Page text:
Are we asking the right questions?

Alan November Ted talk November 2016

In this Ted Talk, Alan November points out that we might not be asking the right questions and that the art of asking questions is especially important today. Here are six questions he has come up with. Is this visible in your classroom?

  1. Critical thinking on the web?
  2. New lines of inquiry?
  3. Make thinking visible?
  4. Authentic audiences?
  5. Create contribution?
  6. Do students own their learning?
Working on our Kiva project

If the answer is no,  you have to wonder; Are we using technology to do old work with new tools? Research shows that if you are using technology (even if you are good at using technology), but not changing the design of the work, , there is not a lot of added value. It is the same point I have made before, new technology, old pedagogy, not a good match.

Alan November’s deepest concern is that we overestimate students’ critical thinking skills when they are using search engines. How do we teach students to get the best information in the world? How do we teach them how to use Google? Because the students think they know, but they don’t. Just test how to search for academic papers in another country. How do you do that, do you know? Alan recommends two websites to get you going here! Power searching and google guide. Self-paced courses for different levels.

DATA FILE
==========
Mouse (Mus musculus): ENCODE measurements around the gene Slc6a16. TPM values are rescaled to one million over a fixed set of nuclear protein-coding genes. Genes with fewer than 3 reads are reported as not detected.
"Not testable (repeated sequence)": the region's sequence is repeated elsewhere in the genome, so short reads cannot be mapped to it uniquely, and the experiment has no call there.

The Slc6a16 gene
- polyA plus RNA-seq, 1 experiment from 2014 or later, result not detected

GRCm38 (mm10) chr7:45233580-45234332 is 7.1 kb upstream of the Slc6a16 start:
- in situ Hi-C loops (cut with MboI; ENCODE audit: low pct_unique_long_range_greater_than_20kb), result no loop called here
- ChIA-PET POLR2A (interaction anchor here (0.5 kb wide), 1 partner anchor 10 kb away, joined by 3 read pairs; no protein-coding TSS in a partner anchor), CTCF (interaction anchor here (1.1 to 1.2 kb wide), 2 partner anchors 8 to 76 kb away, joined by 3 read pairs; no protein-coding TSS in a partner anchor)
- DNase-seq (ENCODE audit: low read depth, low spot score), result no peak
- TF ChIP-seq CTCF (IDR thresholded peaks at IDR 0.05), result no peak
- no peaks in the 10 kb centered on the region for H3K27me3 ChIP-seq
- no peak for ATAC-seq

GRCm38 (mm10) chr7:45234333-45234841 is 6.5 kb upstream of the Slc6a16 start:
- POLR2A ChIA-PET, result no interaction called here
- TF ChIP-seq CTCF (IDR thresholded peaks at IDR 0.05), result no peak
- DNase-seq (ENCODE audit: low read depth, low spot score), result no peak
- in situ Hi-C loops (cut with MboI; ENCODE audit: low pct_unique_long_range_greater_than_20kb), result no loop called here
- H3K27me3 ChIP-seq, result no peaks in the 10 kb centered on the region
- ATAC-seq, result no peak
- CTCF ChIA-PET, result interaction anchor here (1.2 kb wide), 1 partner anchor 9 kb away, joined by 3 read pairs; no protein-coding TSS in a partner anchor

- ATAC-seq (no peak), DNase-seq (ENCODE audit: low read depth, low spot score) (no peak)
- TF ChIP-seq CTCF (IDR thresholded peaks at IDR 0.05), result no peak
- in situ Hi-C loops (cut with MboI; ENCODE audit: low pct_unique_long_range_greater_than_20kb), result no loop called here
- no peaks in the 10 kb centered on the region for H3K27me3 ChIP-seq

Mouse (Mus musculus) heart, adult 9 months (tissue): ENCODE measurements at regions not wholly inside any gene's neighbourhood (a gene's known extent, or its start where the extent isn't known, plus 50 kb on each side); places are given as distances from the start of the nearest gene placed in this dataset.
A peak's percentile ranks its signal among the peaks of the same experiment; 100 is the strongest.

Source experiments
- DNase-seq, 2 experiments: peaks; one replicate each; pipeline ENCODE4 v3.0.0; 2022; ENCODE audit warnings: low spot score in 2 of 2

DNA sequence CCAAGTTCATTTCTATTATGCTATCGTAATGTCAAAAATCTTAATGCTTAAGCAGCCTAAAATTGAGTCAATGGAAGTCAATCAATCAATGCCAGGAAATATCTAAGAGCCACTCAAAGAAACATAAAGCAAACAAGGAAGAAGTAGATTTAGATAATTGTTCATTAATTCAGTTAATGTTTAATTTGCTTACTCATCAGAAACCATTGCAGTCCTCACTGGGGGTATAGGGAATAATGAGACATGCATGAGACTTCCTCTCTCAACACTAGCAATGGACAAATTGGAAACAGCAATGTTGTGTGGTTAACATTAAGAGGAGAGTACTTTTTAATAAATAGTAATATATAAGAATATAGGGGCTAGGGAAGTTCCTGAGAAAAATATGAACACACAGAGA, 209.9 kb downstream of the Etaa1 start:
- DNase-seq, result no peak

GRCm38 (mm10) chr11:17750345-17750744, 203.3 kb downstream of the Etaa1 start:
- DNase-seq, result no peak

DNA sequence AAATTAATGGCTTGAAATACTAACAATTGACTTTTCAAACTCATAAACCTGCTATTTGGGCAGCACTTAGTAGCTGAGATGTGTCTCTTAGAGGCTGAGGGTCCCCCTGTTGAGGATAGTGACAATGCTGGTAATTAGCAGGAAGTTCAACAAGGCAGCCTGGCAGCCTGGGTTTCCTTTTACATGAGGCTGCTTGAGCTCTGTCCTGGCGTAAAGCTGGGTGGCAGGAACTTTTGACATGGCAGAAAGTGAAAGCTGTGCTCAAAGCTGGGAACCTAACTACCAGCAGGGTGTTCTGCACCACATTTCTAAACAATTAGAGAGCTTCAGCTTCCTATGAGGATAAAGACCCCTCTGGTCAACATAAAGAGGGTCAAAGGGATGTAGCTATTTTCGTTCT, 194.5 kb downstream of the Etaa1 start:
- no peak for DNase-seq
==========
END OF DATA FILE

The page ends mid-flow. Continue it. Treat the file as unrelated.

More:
Making thinking visible, today we have the ability to make thinking visible in the classroom. Students can share their thinking online in a safe environment. Alan suggests using Prism; A tool for collaborative interpretation of texts.  It is a safer way for students to participate in their learning. Alan also takes about how you can build a learning network for your students where they can share and learn from each other. Twitter is a good way for teachers to get connected. Another example of sharing thinking is the use of Padlet. This is an example of how we did this in my class on the topic global warming.

That example ties well in with point 4 authentic audiences. Alan November says that teachers in Norway and Finland are eager to connect their students to the internet. Not only to search for information but to take part in real conversations with real people. He is concerned that his own country the US is not that eager to participate in these conversations and teaching kids to work with people across the web.

Teachers are more important than ever. They are crucial to guide and help their students in their learning. Teachers need to know about this. Teachers need to help the students build their own ecology of learning, how do you create a global network where you can learn and work and share? Please share your thoughts on the topic here.

I would love to hear from you